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Favorite thing: There are more agents offering plantation tours, but only this one features Suriname's most famous author, Cynthia McLeod. She has written several novels set in Suriname's colonial society where slavery was abolished as late as 1863. One of these has been translated and published in English with the title “The Price of Sugar”.
Mrs McLeod founded the Merodia Foundation with the aim of better acquainting Suriname's youth with the history of their country. To achieve that aim the foundation acquired a river boat and offers free tours to former plantation sites to school classes and youth groups. These tours are financed from the fees charged to tourists who make the same tour. The name of the boat is “Sweet Merodia”, after the fictitious plantation “Merodia” featuring in one of Mrs McLeod's books.
Fondest memory: We took the tour in February 2012. From the pier the boat headed down the Suriname river, then at the Fort New Amsterdam turned into Commewijne river and made a stop at the former plantation “Rust en Werk” which in the 18th century was owned by governor Crommelin. We disembarked and walked to the Crommelin family grave site.
The next stop had to be cancelled because it had been raining the site was too muddy. So we did have ample time to roam the last site, Frederiksdorp. We learned that by the end of the 18th century there were 720 plantations along the Suriname and Commewijne rivers. Nowadays only a handful of these remain as tourist attractions. The others have been absorbed by Paramaribo town or reclaimed by nature. Frederiksdorp is the best preserved, the present owner has restored the buildings and turned the place into a resort.
During the whole trip Mrs. McLeod told about the history of the places visited. She has delved into the archives in the Netherlands, and enjoyed telling details and anecdotes as if she did it for the first time. Usually she speaks Dutch, but she will translate in English or French if needed.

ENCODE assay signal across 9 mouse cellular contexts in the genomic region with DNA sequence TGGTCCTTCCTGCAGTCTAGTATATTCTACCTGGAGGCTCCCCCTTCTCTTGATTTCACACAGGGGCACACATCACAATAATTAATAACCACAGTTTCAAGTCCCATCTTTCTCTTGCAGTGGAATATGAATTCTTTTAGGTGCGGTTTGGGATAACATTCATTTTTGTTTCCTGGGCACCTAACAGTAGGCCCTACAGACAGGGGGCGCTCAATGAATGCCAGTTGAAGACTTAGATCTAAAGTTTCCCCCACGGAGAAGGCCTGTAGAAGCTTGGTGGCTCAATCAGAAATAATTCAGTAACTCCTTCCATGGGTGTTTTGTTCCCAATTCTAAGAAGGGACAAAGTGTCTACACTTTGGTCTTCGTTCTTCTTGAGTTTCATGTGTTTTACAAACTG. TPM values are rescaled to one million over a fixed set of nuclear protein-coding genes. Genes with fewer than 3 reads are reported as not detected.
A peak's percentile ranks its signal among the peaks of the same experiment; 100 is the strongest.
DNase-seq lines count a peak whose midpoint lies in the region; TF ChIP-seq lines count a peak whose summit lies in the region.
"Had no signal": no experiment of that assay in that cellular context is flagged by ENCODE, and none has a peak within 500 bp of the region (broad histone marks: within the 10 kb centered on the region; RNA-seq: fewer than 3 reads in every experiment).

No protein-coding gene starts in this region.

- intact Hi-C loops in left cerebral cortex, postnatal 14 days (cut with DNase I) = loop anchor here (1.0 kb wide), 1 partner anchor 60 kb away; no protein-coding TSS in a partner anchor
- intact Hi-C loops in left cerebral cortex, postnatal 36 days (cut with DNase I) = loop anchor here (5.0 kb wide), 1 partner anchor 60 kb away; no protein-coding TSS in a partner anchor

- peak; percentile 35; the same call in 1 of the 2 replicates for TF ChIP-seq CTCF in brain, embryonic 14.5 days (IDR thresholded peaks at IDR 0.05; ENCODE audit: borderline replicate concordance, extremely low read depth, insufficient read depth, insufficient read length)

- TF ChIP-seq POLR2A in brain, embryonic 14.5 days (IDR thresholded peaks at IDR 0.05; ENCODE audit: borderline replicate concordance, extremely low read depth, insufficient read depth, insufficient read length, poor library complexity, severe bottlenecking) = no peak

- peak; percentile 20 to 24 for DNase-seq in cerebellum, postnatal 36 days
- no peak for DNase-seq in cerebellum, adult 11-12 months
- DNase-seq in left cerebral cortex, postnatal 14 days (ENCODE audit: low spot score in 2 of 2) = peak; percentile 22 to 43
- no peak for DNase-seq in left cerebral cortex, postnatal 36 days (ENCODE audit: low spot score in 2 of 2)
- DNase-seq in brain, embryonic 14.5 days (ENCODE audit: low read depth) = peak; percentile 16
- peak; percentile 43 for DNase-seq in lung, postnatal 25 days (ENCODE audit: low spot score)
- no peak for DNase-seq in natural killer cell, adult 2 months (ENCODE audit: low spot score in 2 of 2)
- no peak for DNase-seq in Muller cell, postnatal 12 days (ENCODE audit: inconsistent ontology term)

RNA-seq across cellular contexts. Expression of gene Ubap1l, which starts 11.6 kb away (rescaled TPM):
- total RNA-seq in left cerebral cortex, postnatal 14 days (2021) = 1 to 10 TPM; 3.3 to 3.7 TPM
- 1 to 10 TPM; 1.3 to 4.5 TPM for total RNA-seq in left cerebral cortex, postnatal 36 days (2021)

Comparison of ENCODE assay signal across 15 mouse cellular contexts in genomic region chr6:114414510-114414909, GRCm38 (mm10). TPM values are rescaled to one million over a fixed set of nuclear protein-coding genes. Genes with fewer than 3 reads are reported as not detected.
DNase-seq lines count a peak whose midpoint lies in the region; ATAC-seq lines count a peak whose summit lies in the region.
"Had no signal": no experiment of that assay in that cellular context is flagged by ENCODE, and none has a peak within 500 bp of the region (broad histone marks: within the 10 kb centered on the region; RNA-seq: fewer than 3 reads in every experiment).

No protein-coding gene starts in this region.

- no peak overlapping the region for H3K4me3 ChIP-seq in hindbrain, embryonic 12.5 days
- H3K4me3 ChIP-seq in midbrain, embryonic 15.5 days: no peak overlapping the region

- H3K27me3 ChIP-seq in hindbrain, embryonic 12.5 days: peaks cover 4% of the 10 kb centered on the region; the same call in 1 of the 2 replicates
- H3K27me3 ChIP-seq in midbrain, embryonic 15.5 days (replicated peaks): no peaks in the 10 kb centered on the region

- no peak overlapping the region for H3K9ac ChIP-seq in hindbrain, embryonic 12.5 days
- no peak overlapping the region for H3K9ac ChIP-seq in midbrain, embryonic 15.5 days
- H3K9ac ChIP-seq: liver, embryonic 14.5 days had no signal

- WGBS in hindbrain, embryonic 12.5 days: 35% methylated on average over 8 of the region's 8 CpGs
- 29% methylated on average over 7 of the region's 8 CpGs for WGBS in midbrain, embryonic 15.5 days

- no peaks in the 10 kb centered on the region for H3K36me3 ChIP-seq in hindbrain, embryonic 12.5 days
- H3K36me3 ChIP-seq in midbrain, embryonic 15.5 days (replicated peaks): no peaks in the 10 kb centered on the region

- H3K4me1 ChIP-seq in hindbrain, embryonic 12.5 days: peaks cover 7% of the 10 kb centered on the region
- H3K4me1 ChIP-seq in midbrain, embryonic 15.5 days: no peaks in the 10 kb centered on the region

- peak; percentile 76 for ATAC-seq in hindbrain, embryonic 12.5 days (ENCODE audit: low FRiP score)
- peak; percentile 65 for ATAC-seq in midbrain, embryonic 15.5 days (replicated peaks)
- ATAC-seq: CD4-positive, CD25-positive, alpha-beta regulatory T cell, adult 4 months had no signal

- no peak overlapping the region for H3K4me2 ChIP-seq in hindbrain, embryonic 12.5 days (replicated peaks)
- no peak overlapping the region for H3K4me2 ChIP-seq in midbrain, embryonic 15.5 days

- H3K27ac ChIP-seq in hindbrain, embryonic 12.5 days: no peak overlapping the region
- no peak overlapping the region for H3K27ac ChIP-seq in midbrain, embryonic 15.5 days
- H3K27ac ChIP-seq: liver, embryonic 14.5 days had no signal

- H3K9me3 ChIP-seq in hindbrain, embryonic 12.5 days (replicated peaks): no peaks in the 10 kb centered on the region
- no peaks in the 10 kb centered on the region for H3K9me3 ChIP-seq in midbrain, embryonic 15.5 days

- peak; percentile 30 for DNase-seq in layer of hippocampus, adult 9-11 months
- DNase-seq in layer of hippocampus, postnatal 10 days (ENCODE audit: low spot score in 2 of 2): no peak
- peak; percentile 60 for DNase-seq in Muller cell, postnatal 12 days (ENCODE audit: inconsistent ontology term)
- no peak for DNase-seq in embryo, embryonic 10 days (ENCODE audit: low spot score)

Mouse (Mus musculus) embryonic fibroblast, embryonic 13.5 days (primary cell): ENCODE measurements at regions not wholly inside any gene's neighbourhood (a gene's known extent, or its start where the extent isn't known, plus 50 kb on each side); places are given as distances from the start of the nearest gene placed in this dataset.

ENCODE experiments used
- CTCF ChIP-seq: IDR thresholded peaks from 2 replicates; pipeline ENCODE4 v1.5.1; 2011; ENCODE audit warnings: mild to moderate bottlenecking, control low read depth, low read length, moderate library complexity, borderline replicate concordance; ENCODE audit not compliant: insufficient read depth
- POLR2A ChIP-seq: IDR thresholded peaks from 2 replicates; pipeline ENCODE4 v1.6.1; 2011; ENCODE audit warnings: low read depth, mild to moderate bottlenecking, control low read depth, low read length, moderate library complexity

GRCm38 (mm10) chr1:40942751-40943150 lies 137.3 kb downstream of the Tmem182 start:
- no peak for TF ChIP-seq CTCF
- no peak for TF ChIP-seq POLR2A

UPDATE April 2013. Mrs McLeod has discontinued her plantation tours. The boat broke down again and she is getting too old. Who is going to continue the good work?
Price: EUR 40 p.p. The price includes food an drink during the tour as well as entrance fees where required.
Directions: The Merodia Pier is located on the left bank of the Suriname river, north of Paramaribo town, between the Residence Inn and the Marriott Hotel. From Waterkant follow the road north until its name changes to Anton Drachtenweg. When you see the Residence Inn on your left hand, a small sign on your right points to the pier. If you come by bus, ask to be dropped off at the Residence Inn.
Updated May 1, 2013
Favorite thing: Suriname uses 127V, 60Hz
Typical outlet will be the 2-pin outlet with side grounding:
This will universally accept the European 2-pin plug:
Updated Mar 26, 2010
Favorite thing: When visiting Suriname, it's good to knwo wich holidays you'll experience. All holidays are celebrated ery big with lots of food and music!:
New Year - 31 December & 1 January
Holi Phagwa - March (Hindu New year)
Easter - April
'Wandelmars'- April (sort of Surinam carnaval)
Labour day- 1 May
Mothersday - May
Fathersday - June
Keti Koti - 1 July (freedom)
Native people day (Indians) - 9 August
Independance day - 25 November
Chlidren day - 5 December
Christmas 25-26 December
Written May 4, 2008
Favorite thing: 1st of July, you'll experience on of the biggest national holidays of Surinam: Keti Koti.
It means "Cut the Chains" the abolition of slavery in Suriname (1863)
Everybody celebrates freedom & emancipation with lots of music & food everywhere.
Streets are full of people making music and stands with good food and nice souvenirs.
The Palmentuin is well known for the biggest festivities during these kind of holidays.
Fondest memory: lots of music and good food everywhere!